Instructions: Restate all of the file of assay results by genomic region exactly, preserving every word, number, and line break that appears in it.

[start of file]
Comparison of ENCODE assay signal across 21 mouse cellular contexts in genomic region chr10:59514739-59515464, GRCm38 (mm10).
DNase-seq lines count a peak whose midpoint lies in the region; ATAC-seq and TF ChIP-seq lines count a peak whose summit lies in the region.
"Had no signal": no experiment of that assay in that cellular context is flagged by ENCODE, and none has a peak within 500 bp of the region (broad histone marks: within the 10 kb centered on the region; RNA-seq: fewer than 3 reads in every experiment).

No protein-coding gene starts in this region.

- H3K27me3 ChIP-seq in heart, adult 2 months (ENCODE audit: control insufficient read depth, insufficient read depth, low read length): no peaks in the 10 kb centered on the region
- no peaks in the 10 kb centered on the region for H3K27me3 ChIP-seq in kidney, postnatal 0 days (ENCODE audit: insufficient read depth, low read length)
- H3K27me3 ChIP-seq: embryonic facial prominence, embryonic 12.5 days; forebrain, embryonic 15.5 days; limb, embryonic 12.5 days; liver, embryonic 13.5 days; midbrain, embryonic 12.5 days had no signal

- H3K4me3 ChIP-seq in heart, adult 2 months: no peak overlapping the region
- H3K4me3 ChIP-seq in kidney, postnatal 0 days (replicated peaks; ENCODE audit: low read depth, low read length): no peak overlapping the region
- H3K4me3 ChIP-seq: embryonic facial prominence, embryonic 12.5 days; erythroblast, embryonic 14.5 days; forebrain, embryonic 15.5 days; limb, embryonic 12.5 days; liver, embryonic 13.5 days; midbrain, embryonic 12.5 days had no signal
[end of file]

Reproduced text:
Comparison of ENCODE assay signal across 21 mouse cellular contexts in genomic region chr10:59514739-59515464, GRCm38 (mm10).
DNase-seq lines count a peak whose midpoint lies in the region; ATAC-seq and TF ChIP-seq lines count a peak whose summit lies in the region.
"Had no signal": no experiment of that assay in that cellular context is flagged by ENCODE, and none has a peak within 500 bp of the region (broad histone marks: within the 10 kb centered on the region; RNA-seq: fewer than 3 reads in every experiment).

No protein-coding gene starts in this region.

- H3K27me3 ChIP-seq in heart, adult 2 months (ENCODE audit: control insufficient read depth, insufficient read depth, low read length): no peaks in the 10 kb centered on the region
- no peaks in the 10 kb centered on the region for H3K27me3 ChIP-seq in kidney, postnatal 0 days (ENCODE audit: insufficient read depth, low read length)
- H3K27me3 ChIP-seq: embryonic facial prominence, embryonic 12.5 days; forebrain, embryonic 15.5 days; limb, embryonic 12.5 days; liver, embryonic 13.5 days; midbrain, embryonic 12.5 days had no signal

- H3K4me3 ChIP-seq in heart, adult 2 months: no peak overlapping the region
- H3K4me3 ChIP-seq in kidney, postnatal 0 days (replicated peaks; ENCODE audit: low read depth, low read length): no peak overlapping the region
- H3K4me3 ChIP-seq: embryonic facial prominence, embryonic 12.5 days; erythroblast, embryonic 14.5 days; forebrain, embryonic 15.5 days; limb, embryonic 12.5 days; liver, embryonic 13.5 days; midbrain, embryonic 12.5 days had no signal